livia on the citizen Lucas Mendosa de la Tapia, secretary of state in the department of exterior relations and public instruction, who, after having exchanged their said full powers in due and proper form, have agreed to the following articles:

ARTICLE 1. There shall be a perfect, firm, and inviolable peace and sincere friendship between the United States of America and the republic of Bolivia in all the extent of their possessions and territories, and between their people and citizens respectively, without distinction of persons or places.

ART. 2. If either party shall hereafter grant to any other nation, its citizens or subjects, any particular favor in navigation or commerce, it shall immediately become common to the other party, freely when freely granted to such other nation, or on yielding the same compensation when the grant is conditional.

Explanation. As in said article it is stipulated that any special favor in navigation and trade granted by one of the contracting parties to any other nation extends and is common to the other party forthwith, it is declared that, in what pertains to the navigation of rivers, this treaty shall only apply to concessions which the government may authorize for navigating fluvial streams which do not present obstructions; that is to say, those whose navigation may be naturally plain and current without there having been need to obtain it by the employment of labor and capital; that by consequence there remains reserved the right of the Bolivian government to grant privileges to any association or company, as well foreign as national, which should undertake the navigation of those rivers from which, in order to succeed, there are difficulties to overcome, such as the clearing out of rapids, &c., &c.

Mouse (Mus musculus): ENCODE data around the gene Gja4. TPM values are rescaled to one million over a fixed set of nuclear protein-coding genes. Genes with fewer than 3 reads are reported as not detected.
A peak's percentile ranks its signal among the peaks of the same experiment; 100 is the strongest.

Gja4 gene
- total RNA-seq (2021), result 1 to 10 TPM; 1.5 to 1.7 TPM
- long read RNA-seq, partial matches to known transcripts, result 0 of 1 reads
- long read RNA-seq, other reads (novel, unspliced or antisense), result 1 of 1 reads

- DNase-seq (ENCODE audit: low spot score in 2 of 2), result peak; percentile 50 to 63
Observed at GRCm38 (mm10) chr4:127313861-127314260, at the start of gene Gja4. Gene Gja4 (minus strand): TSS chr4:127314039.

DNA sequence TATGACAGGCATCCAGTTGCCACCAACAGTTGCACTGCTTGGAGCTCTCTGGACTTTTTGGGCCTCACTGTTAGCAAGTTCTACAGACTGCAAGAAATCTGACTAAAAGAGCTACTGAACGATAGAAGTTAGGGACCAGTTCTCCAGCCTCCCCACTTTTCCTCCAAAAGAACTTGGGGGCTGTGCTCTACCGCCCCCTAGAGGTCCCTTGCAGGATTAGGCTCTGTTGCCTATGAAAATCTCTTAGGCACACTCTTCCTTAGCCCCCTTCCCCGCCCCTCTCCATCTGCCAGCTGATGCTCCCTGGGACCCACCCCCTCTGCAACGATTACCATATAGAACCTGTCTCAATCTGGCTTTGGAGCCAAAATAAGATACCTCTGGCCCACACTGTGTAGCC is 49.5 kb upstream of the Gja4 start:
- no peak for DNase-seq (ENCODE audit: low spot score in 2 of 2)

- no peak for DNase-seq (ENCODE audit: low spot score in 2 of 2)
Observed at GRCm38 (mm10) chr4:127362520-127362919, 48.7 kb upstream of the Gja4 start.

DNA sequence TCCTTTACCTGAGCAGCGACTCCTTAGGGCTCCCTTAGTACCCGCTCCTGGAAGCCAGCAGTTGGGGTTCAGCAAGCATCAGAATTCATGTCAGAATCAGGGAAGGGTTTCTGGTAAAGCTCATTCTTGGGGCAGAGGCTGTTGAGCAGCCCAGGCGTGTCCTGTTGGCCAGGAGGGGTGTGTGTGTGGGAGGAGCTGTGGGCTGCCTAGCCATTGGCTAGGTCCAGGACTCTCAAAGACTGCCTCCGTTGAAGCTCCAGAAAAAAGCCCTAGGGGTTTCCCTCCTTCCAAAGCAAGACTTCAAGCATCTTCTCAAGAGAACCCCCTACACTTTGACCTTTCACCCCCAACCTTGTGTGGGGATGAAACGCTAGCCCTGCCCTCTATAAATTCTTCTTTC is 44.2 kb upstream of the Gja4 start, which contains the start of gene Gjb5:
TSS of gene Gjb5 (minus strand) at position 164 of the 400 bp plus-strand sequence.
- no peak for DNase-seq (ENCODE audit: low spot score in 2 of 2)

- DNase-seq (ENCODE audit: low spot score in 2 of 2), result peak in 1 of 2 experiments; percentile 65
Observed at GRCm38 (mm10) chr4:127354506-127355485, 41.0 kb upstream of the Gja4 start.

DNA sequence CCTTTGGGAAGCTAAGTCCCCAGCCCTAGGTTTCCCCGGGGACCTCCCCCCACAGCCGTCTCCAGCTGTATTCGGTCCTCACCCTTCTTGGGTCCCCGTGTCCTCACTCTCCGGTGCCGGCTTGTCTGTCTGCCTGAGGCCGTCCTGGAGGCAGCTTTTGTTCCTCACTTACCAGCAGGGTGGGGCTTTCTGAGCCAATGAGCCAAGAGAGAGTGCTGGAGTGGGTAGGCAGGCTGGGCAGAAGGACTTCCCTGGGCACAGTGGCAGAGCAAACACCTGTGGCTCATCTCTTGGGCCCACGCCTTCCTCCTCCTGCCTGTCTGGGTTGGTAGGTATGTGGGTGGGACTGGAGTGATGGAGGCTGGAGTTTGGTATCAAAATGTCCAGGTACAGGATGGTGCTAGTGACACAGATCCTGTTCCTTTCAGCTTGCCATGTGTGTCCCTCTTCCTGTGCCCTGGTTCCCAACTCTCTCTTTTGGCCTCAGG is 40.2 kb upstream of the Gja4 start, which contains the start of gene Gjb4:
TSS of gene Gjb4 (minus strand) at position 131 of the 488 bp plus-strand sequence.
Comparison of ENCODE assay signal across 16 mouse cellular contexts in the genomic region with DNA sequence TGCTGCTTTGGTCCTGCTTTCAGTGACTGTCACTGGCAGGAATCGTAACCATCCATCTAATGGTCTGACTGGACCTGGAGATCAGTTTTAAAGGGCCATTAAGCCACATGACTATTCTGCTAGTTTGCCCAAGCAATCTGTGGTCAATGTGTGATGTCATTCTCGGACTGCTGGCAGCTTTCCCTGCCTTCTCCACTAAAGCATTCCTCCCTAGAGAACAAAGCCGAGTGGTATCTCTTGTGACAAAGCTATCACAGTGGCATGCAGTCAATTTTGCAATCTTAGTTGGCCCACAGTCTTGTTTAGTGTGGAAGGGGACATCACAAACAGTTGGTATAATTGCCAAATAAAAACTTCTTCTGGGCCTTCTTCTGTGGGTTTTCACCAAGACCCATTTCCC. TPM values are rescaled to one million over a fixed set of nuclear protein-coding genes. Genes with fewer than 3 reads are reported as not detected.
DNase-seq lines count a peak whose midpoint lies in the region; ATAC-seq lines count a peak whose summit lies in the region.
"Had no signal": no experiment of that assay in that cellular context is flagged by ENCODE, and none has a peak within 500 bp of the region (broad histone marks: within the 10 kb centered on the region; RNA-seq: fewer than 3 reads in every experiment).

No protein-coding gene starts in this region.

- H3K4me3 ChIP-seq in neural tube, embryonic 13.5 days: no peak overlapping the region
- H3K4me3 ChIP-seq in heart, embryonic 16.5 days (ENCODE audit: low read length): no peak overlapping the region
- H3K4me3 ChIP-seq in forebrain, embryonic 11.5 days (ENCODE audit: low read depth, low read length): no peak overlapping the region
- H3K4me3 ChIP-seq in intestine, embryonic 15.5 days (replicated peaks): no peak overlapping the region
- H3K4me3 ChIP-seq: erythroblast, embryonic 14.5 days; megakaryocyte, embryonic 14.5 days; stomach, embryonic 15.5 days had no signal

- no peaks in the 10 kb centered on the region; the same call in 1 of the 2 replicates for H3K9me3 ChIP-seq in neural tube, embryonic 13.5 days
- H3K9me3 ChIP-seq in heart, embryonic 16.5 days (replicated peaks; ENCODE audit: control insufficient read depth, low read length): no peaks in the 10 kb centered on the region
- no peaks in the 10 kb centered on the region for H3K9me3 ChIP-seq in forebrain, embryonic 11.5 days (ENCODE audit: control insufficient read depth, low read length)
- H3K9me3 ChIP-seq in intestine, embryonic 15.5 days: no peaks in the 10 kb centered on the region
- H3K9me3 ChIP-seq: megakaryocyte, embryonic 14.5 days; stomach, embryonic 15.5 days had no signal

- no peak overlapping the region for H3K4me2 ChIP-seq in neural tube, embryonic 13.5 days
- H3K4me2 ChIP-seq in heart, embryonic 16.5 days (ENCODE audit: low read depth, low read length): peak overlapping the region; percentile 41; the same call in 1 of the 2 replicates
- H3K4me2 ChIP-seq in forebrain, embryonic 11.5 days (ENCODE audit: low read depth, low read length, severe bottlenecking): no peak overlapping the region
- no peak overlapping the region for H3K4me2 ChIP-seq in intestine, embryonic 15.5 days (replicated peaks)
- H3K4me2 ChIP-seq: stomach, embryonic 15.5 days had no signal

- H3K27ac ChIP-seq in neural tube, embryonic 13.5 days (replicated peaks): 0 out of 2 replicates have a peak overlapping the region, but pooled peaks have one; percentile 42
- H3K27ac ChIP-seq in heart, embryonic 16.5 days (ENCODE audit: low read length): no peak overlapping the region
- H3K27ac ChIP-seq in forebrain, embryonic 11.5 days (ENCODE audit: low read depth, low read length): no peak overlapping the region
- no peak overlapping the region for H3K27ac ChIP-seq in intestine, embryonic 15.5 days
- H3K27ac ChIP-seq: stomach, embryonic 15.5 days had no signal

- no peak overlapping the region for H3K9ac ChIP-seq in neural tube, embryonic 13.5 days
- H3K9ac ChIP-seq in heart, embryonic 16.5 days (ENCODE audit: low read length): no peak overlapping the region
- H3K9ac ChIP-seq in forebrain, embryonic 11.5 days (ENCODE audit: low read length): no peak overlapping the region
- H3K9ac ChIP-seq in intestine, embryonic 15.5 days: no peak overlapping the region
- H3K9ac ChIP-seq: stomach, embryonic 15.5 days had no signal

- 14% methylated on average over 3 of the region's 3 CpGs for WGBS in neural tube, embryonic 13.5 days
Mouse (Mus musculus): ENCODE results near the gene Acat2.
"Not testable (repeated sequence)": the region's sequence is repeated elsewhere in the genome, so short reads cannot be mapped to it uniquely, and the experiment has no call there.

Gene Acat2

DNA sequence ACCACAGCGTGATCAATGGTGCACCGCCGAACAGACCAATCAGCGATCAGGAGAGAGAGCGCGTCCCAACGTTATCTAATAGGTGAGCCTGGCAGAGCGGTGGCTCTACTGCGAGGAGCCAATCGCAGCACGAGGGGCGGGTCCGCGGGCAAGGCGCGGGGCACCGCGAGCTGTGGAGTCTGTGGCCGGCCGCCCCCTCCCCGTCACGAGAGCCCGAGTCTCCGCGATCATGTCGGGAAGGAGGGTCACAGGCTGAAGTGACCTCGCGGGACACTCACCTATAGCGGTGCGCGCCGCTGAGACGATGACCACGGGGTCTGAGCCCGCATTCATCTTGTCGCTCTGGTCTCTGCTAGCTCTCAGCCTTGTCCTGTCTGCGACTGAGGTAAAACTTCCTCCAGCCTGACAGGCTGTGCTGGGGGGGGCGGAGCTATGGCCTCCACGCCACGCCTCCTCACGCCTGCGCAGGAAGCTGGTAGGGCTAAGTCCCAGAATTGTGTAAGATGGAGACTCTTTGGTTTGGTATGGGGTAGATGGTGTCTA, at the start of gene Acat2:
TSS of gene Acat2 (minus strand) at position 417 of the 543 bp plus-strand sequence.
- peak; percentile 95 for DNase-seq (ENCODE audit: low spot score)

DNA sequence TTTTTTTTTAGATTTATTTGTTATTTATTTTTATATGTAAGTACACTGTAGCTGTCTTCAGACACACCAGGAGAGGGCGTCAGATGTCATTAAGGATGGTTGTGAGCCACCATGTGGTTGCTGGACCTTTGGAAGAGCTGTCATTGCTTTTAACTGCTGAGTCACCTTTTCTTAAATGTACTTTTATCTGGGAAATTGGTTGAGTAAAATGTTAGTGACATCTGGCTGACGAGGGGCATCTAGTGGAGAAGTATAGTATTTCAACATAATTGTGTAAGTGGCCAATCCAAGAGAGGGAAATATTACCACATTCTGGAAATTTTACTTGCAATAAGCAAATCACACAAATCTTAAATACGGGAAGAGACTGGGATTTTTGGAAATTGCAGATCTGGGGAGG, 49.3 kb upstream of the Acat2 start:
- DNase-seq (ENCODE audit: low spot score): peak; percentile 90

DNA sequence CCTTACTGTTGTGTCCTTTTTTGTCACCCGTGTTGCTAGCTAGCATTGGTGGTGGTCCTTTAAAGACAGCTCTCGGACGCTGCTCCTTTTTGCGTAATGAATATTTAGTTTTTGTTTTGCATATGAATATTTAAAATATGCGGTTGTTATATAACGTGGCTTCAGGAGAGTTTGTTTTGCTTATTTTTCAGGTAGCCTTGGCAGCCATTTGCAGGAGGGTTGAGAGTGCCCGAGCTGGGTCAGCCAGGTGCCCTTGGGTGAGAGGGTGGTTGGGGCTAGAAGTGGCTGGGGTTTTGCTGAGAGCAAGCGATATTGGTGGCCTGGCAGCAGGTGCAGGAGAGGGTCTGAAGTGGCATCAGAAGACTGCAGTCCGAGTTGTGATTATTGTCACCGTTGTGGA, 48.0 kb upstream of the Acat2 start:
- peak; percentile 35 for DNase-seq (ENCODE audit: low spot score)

ART. 3. The United States of America and the republic of Bolivia mutually agree that there shall be reciprocal liberty of commerce and navigation between their respective territories and citizens. The citizens of either republic may frequent with their vessels all the coasts, ports, and places of the others, where foreign commerce is permitted, and reside in all parts of the territory of either, and occupy dwellings and warehouses; and everything belonging thereto shall be respected, and shall not be subjected to any arbitrary visits or search. The said citizens shall have full liberty to trade in all parts of the territory of either, according to the rules established by the respective regulations of commerce, in all kinds of goods, merchandise, manufactures, and produce not prohibited to all, and to open retail stores and shops, under the same municipal and police regulations as native citizens; and they shall not in this respect be liable to any other or higher taxes or imposts than those which are or may be paid by native citizens. No examination or inspection of their books, papers, or accounts shall be made without the legal order of a competent tribunal or judge.